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Andrew Ferguson’s “Revenge of the Sociologists”



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A follow-up to my posts last month on two new peer-reviewed articles in an academic journal that expose and challenge the schlock social science on gay parenting that has been uncritically embraced and propagated by so many people eager to advance the cause of gay marriage:

In “Revenge of the Sociologists: The perils of politically incorrect academic research,” the Weekly Standard’s Andrew Ferguson discusses the “professional intimidation” of Mark Regnerus, author of one of the articles. As Ferguson sums it up, a “large number of [Regnerus’s] fellow social scientists—members in good standing of the guild of LGBT researchers—would like to destroy his career”—all, it seems clear, merely because Regnerus has dared to publish a study that calls into question the unthinking orthodoxy on gay parenting.

Regnerus’s study definitely has its limitations. But, as Ferguson wryly points out, the criticisms of his paper “would be more impressive if they weren’t anticipated and in many cases acknowledged by the author in the same paper being criticized.” Further, “Regnerus’s study has unique strengths, even beyond the size and randomness of its sample, that his critics ignore altogether.”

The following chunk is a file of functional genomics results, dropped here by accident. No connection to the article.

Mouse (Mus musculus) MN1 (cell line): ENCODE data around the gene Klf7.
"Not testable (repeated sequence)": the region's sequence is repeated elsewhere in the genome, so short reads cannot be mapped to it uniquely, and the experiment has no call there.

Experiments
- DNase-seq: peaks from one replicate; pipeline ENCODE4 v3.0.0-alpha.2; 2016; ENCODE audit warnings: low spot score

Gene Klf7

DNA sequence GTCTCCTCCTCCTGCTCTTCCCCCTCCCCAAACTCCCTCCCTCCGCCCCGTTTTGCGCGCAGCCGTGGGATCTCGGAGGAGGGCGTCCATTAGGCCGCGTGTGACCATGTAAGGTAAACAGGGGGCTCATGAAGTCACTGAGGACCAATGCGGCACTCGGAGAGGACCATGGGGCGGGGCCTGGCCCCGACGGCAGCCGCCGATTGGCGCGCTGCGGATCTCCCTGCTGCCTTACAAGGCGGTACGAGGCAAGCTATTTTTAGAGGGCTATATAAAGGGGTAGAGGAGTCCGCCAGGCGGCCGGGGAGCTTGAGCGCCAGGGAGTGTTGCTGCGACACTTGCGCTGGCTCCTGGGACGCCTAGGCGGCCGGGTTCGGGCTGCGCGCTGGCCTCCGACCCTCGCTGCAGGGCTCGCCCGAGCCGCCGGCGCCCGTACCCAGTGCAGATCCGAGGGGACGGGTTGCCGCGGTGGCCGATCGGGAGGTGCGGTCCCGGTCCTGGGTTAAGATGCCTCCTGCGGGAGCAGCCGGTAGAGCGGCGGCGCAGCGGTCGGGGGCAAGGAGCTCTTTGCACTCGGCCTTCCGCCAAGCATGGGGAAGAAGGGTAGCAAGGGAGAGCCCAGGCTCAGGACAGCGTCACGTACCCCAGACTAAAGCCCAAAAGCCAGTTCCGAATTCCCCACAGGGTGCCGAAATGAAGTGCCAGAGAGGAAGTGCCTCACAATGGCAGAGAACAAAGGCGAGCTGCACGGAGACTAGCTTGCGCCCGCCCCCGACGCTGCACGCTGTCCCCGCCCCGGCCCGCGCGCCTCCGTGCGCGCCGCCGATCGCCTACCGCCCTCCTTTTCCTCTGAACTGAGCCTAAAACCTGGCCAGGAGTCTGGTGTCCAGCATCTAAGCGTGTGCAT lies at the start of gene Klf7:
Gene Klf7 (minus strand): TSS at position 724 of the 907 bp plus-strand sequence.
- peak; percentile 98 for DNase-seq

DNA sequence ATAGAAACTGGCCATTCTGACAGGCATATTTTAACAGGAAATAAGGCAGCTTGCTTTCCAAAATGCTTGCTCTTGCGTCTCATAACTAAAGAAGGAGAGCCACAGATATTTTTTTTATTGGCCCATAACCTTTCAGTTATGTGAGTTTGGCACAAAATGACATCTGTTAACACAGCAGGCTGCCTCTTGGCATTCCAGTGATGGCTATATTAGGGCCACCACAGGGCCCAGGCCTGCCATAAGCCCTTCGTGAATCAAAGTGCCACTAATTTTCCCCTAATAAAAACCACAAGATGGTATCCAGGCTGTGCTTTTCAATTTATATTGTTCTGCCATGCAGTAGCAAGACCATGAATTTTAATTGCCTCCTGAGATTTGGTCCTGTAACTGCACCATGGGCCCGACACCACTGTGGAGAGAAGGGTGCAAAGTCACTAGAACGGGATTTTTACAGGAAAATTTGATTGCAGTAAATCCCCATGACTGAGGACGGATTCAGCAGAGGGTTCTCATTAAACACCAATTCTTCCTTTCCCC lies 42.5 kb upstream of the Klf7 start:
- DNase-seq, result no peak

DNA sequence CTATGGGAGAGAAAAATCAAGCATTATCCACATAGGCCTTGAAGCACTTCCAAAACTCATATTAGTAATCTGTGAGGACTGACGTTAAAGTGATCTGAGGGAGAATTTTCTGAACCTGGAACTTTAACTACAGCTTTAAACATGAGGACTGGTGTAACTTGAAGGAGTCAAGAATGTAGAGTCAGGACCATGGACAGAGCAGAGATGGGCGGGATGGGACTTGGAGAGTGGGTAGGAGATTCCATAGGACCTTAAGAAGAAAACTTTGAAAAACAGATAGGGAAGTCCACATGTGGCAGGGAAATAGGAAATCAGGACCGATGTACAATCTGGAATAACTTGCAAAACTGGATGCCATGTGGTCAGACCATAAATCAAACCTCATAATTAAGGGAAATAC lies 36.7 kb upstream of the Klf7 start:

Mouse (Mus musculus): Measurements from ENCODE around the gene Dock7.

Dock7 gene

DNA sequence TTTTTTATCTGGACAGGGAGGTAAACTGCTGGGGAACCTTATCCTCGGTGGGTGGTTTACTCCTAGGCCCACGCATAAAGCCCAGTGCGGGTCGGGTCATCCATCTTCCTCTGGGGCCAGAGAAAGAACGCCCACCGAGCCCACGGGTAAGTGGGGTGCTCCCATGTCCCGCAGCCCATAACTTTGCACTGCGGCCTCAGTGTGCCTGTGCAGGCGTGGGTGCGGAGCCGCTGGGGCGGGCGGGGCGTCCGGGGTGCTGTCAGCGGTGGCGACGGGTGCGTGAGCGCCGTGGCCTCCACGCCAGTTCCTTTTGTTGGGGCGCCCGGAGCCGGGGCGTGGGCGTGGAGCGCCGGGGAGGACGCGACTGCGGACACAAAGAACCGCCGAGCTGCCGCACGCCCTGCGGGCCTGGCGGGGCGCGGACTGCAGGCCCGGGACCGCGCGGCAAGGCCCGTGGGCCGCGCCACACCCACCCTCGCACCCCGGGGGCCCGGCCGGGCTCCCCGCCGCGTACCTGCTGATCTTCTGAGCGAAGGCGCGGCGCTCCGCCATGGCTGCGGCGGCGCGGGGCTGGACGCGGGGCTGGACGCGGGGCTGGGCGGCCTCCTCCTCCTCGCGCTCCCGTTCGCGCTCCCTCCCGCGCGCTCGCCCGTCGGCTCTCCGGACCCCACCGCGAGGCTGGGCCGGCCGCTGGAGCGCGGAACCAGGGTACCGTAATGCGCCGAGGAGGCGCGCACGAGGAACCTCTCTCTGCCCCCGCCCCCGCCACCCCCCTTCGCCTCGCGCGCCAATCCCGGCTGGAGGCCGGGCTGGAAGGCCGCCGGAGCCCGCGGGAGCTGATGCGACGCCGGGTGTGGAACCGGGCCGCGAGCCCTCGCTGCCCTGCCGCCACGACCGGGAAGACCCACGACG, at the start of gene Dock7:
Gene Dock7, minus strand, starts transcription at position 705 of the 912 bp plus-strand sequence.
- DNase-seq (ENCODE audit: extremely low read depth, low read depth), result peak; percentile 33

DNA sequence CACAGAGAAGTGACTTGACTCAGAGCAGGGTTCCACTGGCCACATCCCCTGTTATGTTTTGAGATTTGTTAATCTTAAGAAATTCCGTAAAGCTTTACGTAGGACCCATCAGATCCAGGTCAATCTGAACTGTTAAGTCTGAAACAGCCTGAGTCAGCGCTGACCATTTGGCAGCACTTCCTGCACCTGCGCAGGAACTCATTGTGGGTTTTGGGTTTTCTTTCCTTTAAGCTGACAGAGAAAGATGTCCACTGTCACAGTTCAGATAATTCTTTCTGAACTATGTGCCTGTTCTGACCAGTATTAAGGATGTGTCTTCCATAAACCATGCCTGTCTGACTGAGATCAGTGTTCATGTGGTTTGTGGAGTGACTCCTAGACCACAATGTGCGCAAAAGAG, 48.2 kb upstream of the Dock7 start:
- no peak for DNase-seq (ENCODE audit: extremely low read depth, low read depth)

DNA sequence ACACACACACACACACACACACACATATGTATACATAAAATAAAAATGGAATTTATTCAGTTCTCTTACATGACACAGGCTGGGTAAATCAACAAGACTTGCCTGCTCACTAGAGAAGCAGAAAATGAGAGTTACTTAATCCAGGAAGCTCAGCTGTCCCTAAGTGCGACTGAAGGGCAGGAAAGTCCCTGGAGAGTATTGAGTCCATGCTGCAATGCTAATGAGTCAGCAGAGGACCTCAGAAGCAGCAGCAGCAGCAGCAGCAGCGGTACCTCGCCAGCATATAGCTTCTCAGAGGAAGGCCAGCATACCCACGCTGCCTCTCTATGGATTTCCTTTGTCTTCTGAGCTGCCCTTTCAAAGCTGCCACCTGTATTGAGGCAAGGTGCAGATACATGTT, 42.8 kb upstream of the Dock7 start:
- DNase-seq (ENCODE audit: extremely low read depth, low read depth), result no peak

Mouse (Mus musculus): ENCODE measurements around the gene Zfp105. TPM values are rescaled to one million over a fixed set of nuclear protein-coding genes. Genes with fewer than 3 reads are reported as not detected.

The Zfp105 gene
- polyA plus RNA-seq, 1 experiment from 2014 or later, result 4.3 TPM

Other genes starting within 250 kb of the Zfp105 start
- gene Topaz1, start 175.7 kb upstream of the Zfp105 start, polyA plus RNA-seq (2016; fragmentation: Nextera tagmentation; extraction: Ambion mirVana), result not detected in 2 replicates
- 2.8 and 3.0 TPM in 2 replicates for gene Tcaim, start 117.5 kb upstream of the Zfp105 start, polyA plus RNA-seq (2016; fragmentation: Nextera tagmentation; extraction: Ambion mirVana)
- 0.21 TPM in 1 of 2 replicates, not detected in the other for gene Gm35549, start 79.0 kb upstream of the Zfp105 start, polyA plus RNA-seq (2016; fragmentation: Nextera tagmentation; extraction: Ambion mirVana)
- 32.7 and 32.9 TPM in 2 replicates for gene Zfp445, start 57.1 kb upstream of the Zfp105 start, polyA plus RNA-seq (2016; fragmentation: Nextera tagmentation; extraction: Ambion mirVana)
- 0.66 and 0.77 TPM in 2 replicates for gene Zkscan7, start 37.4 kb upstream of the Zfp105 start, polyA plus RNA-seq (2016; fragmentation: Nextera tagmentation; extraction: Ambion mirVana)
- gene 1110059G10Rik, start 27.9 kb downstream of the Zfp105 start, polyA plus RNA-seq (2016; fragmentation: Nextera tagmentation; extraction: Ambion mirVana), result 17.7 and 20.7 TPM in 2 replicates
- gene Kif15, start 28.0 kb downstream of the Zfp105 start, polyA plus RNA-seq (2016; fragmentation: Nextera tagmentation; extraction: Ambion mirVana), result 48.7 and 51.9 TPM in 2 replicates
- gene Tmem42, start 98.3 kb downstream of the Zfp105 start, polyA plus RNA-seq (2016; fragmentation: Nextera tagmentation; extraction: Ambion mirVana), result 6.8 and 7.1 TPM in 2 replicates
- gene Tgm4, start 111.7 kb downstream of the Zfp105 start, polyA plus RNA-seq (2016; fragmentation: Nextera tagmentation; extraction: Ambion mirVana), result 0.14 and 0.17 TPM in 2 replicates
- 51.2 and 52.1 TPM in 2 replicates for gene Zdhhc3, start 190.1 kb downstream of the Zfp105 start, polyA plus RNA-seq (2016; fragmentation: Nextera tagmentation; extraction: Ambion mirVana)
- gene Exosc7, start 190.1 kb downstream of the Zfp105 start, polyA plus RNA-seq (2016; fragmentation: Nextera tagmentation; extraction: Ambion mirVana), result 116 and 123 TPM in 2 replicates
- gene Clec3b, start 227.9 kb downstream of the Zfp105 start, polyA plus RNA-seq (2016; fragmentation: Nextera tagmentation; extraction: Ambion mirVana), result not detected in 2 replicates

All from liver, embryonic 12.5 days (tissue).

Most importantly:

The limitations of Regnerus’s study compare favorably with the shortcomings found routinely in the same-sex literature. It does no credit to the guild that researchers have choked on Regnerus’s paper while happily swallowing dozens of faulty studies over the last 20 years—because, you can’t help but think, those studies were taken as confirming the “no difference” dogma. “If the Regnerus study is to be thrown out,” wrote the Canadian family economist Douglas Allen in a statement supporting Regnerus, “then practically everything else [in the literature] has to go with it.”



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